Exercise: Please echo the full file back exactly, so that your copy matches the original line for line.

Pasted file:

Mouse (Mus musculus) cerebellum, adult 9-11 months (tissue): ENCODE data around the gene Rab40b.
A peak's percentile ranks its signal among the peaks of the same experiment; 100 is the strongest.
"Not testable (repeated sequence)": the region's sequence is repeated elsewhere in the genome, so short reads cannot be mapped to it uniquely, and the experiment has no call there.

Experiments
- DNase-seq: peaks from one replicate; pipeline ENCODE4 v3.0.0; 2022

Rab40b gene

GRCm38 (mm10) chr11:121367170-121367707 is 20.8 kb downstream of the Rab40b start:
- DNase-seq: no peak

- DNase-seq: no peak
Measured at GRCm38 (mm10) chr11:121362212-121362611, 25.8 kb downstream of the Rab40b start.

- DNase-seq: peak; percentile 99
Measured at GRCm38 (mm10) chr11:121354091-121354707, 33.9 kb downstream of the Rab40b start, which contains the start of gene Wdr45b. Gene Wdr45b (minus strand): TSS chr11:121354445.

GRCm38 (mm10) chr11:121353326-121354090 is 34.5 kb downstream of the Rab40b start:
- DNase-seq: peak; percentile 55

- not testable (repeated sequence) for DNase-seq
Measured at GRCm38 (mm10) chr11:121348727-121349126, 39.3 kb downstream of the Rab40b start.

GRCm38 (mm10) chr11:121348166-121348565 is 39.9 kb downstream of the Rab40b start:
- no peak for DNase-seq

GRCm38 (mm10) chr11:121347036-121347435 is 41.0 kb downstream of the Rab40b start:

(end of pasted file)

Mouse (Mus musculus) cerebellum, adult 9-11 months (tissue): ENCODE data around the gene Rab40b.
A peak's percentile ranks its signal among the peaks of the same experiment; 100 is the strongest.
"Not testable (repeated sequence)": the region's sequence is repeated elsewhere in the genome, so short reads cannot be mapped to it uniquely, and the experiment has no call there.

Experiments
- DNase-seq: peaks from one replicate; pipeline ENCODE4 v3.0.0; 2022

Rab40b gene

GRCm38 (mm10) chr11:121367170-121367707 is 20.8 kb downstream of the Rab40b start:
- DNase-seq: no peak

- DNase-seq: no peak
Measured at GRCm38 (mm10) chr11:121362212-121362611, 25.8 kb downstream of the Rab40b start.

- DNase-seq: peak; percentile 99
Measured at GRCm38 (mm10) chr11:121354091-121354707, 33.9 kb downstream of the Rab40b start, which contains the start of gene Wdr45b. Gene Wdr45b (minus strand): TSS chr11:121354445.

GRCm38 (mm10) chr11:121353326-121354090 is 34.5 kb downstream of the Rab40b start:
- DNase-seq: peak; percentile 55

- not testable (repeated sequence) for DNase-seq
Measured at GRCm38 (mm10) chr11:121348727-121349126, 39.3 kb downstream of the Rab40b start.

GRCm38 (mm10) chr11:121348166-121348565 is 39.9 kb downstream of the Rab40b start:
- no peak for DNase-seq

GRCm38 (mm10) chr11:121347036-121347435 is 41.0 kb downstream of the Rab40b start: